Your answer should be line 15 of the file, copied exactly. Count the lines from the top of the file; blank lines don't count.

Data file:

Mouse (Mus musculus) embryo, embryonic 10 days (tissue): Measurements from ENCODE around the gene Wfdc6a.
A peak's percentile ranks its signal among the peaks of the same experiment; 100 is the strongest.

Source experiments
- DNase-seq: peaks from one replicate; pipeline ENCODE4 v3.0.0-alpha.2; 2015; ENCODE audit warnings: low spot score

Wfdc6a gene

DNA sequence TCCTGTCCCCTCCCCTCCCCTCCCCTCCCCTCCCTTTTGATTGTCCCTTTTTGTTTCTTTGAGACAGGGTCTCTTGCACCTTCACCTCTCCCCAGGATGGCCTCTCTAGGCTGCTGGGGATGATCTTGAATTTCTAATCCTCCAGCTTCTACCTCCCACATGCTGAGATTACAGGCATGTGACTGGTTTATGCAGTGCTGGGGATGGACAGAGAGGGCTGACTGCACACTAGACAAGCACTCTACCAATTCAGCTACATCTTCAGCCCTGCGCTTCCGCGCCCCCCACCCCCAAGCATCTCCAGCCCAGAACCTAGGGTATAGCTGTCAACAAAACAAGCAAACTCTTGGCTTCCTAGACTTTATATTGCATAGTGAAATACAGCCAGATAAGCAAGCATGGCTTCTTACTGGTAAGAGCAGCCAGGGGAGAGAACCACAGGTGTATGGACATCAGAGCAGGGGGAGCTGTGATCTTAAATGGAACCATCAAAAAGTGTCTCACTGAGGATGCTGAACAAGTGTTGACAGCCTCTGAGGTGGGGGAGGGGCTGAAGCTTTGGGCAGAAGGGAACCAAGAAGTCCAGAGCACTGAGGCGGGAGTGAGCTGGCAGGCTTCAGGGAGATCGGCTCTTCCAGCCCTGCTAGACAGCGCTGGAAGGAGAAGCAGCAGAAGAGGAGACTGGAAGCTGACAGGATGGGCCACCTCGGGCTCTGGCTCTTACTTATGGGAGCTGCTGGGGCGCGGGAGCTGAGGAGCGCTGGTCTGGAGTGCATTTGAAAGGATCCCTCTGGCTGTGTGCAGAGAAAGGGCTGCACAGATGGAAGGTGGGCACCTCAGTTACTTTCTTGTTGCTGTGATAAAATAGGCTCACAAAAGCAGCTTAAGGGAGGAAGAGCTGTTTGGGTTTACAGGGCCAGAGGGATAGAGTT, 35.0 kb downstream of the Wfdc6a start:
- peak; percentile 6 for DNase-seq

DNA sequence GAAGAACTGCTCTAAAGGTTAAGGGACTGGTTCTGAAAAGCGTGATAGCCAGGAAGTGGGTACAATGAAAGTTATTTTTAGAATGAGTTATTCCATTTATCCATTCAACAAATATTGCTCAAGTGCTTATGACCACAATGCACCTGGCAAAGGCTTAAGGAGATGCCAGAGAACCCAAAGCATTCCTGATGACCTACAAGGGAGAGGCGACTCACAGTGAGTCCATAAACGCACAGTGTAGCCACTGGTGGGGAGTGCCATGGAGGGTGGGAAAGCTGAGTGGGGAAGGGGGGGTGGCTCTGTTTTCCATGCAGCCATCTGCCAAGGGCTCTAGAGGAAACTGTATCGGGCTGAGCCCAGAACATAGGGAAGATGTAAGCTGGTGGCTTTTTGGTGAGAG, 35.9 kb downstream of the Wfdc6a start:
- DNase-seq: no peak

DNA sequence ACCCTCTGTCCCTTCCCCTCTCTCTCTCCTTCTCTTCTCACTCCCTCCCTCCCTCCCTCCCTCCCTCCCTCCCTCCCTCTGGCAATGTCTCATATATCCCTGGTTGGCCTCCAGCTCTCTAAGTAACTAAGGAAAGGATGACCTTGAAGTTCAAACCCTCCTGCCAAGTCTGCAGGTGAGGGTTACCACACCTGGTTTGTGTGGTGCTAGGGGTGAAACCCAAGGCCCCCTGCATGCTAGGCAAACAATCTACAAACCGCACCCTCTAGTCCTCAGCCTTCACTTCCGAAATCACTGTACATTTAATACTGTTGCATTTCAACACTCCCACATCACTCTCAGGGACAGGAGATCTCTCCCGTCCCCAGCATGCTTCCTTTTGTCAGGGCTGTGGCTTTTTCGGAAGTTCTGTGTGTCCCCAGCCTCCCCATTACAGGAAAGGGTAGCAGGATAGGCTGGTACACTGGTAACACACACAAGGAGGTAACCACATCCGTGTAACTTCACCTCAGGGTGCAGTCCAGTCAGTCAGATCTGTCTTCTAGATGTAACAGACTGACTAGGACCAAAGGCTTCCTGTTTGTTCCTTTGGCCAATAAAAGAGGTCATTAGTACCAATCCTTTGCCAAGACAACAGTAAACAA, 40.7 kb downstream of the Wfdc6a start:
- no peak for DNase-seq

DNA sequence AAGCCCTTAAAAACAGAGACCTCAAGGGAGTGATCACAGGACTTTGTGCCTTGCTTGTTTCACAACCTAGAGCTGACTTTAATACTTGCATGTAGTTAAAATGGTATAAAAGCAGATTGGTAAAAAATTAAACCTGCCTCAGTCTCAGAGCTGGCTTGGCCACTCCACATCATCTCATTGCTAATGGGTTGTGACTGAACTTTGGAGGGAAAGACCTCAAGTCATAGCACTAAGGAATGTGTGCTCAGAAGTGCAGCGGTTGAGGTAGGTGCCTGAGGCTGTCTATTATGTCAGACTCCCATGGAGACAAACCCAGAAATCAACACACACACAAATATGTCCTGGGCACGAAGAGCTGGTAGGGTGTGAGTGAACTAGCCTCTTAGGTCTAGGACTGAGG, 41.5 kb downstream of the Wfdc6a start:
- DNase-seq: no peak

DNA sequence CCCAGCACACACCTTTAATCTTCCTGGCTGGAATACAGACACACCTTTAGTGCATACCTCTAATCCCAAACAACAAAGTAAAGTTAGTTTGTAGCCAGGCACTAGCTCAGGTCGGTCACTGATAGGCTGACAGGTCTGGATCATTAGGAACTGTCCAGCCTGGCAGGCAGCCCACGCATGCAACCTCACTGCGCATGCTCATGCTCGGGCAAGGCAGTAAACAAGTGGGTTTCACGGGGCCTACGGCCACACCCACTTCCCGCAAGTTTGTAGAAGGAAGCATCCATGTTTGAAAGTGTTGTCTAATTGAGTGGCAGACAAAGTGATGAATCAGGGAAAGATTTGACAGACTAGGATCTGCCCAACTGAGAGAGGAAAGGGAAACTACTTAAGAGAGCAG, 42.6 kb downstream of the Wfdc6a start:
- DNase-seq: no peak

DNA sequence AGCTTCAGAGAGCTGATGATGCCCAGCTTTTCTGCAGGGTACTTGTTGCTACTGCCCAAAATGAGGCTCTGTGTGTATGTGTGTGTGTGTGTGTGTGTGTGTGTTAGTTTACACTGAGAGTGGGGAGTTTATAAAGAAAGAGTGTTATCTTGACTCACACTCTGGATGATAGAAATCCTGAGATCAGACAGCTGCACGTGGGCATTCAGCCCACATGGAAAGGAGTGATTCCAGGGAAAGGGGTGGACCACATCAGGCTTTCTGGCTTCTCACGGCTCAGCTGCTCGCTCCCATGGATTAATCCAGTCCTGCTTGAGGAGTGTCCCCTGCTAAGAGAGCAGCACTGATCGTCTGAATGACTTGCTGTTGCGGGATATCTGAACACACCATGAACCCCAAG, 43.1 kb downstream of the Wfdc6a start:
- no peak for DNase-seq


- DNase-seq: no peak